About the Typographer
Herb Lubalin was an American graphic designer. Sometimes referred to as the ‘king of typography’, he was most known for his collaborations with Ralph Ginzburg on three of Ginzburg’s magazines: Eros, Fact, and Avant Garde, as well as the typeface Avant Garde. He also founded the International Typeface Corporation (ITC).
Considered one of the most ‘successful art directors of the 20th century’, Lubalin was on a constant search for ‘something new’, with ‘a passion for inventiveness’. ‘Constantly working and achieving much success throughout his career, at the age of 59, he proclaimed ‘I have just completed my internship”.
First launching Eros, which was dedicated to ‘beauty and emerging sense of sexuality in the burgeoning counterculture’, followed by Fact (it being spiced up issues instead of sugar-coated pieces like in Reader’s Digest), Lubalin’s editorial design for the magazine is considered ‘one of the brilliant of its kind’. Eros featured ‘a large format’ with ‘no advertisement’, while Fact had an ‘elegant design’ with ‘minimalist palette, based on dynamic serifed typography and exquisite illustrations’.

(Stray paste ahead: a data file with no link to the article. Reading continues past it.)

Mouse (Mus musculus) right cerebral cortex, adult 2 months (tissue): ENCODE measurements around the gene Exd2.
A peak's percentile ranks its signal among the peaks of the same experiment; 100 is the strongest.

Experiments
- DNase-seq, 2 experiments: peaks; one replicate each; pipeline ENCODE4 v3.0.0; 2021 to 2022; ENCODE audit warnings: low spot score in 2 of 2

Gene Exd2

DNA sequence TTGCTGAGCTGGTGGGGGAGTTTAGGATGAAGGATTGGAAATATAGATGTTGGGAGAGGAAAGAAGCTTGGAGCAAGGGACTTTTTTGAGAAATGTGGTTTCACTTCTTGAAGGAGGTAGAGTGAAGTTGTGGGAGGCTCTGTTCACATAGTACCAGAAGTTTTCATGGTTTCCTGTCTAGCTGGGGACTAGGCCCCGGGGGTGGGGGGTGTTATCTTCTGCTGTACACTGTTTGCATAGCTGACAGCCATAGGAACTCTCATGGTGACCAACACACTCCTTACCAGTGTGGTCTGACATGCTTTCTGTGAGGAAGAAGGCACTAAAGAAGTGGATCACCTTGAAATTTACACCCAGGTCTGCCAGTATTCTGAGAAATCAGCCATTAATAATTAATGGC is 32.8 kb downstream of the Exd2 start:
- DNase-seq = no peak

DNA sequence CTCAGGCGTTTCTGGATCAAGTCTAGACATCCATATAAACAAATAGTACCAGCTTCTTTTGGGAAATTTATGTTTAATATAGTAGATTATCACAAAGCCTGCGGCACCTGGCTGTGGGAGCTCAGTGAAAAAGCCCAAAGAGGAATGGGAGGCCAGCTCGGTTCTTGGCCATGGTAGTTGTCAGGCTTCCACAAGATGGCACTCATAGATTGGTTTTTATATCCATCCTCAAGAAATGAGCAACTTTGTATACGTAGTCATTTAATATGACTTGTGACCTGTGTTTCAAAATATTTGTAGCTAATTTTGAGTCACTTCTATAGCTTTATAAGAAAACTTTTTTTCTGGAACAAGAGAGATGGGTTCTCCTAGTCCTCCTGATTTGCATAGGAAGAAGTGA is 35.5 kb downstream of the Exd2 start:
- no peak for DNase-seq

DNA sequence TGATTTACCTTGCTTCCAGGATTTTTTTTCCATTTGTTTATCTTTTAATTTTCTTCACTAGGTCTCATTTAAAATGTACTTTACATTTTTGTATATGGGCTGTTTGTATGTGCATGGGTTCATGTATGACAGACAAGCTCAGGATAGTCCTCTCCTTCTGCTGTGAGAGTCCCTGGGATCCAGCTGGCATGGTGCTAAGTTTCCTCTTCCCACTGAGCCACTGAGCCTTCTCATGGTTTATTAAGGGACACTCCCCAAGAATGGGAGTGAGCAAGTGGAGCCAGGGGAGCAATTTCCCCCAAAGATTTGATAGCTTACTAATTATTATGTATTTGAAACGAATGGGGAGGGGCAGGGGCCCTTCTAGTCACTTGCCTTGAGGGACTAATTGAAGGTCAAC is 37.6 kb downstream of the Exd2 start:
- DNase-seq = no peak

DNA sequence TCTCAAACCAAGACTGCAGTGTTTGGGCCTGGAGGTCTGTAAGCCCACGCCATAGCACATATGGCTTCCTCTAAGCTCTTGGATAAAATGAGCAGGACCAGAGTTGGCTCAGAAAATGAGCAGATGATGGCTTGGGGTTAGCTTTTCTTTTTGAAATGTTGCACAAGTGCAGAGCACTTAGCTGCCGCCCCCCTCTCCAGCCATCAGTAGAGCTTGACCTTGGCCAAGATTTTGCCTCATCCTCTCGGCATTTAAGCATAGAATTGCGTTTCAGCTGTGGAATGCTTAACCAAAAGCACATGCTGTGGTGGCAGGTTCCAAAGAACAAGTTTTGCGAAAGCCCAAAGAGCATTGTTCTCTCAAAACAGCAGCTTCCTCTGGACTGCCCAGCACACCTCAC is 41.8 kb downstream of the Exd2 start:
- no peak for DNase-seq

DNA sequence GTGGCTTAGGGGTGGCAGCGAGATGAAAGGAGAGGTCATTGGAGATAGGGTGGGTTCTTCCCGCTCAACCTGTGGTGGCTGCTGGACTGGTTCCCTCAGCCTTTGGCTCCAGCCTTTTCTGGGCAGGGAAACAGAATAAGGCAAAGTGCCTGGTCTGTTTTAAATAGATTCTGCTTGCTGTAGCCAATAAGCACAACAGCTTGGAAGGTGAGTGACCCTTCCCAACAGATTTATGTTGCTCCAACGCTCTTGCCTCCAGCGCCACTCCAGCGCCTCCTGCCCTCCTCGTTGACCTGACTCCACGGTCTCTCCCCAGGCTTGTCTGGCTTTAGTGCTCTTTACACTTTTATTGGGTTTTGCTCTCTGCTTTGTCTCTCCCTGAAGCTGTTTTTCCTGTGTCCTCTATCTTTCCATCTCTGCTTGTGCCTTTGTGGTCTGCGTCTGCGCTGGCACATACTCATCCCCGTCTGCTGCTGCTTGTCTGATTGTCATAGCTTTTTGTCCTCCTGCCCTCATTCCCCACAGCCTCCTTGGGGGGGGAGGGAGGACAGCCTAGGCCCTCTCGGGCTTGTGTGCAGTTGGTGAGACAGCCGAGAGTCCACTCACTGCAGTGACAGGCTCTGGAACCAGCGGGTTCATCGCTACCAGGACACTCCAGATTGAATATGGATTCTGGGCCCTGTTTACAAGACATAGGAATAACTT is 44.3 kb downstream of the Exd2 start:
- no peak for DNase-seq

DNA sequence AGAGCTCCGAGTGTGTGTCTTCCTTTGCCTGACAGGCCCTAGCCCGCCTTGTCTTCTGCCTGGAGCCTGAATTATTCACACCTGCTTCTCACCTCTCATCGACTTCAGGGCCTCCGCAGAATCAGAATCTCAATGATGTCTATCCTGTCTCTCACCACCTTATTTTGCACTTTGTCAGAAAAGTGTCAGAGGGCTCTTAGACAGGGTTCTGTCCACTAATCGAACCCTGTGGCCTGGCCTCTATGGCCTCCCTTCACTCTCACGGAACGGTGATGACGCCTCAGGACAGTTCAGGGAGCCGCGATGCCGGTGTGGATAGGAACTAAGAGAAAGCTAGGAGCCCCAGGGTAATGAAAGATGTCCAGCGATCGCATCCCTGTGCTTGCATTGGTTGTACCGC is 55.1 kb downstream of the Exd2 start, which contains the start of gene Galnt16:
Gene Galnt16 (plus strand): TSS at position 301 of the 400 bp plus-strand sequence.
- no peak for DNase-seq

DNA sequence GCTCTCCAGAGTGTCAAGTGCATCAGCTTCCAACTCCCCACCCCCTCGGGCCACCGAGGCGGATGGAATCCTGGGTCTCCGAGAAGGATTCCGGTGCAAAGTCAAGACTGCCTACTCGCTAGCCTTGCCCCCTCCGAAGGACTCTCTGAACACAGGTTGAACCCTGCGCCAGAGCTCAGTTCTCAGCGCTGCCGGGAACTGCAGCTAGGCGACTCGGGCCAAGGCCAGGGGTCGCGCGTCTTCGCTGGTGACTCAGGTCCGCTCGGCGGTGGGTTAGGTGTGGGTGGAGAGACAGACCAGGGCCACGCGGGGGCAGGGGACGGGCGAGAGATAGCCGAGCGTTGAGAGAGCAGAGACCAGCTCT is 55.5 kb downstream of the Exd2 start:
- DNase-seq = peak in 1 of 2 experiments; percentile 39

The magazines were also said to have showcased his artistic skills as he ‘brought out the creative visual beauty of these publications’.
Following the release of the Avant Garde magazine, Lubalin created the ITC Avant Garde typeface to meet the demand for a complete typesetting of the logo. However, it was widely misunderstood and misused in poorly thought-out solutions, eventually becoming a stereotypical ‘1970s’ font, said to have a ‘flawed Futura-esque face’. Despite this, Lubalin’s original magazine logo was and remains highly influential in typographic design.
- Looking more into Herb Lubalin’s typographic designs, I was inspired by how he managed to tweak the physical characteristics of each typeface to form a graphic or complement another image.
- Herb Lubalin’s typographic designs also demonstrated experimentation with kerning and the overall layout of the typeface. He showed that using the type alone could make a layout seem more exciting but at the same time, remain structured and harmonious.